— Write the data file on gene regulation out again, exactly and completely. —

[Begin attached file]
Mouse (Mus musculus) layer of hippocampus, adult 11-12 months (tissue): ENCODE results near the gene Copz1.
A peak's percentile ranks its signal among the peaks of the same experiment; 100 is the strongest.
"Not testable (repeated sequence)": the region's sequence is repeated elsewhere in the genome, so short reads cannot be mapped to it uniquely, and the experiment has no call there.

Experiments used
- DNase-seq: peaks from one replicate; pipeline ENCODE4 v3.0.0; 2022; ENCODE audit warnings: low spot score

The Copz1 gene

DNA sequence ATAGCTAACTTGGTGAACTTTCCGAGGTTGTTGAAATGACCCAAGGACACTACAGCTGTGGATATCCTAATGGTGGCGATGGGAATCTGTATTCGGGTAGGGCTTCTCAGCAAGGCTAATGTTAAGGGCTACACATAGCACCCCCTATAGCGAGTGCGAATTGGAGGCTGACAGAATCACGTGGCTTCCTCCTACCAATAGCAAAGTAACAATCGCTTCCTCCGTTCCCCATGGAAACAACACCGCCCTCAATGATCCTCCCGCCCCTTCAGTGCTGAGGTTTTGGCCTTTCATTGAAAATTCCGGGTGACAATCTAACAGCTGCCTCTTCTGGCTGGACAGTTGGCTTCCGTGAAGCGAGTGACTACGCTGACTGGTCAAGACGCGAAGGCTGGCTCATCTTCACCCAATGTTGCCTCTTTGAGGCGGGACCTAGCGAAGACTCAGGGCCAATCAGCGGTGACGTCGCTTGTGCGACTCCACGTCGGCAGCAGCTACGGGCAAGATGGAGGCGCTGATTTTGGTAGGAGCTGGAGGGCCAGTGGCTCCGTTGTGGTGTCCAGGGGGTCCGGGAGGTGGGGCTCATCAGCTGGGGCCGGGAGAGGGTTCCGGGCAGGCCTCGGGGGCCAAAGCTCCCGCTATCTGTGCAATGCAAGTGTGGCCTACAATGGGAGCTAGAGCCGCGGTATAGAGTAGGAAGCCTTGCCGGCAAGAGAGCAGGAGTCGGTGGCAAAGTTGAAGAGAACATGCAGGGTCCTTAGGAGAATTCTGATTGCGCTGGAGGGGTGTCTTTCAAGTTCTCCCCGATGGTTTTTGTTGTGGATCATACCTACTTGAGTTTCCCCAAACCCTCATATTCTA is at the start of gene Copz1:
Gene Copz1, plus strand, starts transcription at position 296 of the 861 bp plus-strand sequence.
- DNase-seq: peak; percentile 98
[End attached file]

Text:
Mouse (Mus musculus) layer of hippocampus, adult 11-12 months (tissue): ENCODE results near the gene Copz1.
A peak's percentile ranks its signal among the peaks of the same experiment; 100 is the strongest.
"Not testable (repeated sequence)": the region's sequence is repeated elsewhere in the genome, so short reads cannot be mapped to it uniquely, and the experiment has no call there.

Experiments used
- DNase-seq: peaks from one replicate; pipeline ENCODE4 v3.0.0; 2022; ENCODE audit warnings: low spot score

The Copz1 gene

DNA sequence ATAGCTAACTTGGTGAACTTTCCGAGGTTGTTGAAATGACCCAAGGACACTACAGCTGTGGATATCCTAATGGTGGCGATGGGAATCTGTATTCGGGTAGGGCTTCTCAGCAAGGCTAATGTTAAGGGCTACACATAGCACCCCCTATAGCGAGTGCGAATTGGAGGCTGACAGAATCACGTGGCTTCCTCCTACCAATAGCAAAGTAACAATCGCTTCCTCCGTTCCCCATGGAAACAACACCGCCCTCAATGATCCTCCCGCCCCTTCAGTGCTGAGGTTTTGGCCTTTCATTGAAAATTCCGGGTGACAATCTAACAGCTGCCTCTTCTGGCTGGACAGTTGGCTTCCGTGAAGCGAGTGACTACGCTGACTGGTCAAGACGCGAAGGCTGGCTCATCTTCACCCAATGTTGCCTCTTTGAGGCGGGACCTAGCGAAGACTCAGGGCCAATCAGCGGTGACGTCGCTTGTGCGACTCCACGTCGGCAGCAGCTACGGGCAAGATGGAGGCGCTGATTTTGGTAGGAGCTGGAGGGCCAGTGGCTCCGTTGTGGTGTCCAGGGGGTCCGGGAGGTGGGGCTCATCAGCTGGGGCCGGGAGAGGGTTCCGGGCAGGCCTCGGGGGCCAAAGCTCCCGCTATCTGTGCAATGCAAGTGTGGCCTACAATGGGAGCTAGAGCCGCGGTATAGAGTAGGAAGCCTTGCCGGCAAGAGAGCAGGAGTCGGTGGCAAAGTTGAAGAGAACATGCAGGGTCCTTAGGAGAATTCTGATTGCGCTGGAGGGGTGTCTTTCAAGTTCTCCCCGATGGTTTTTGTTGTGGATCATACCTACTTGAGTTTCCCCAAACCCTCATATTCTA is at the start of gene Copz1:
Gene Copz1, plus strand, starts transcription at position 296 of the 861 bp plus-strand sequence.
- DNase-seq: peak; percentile 98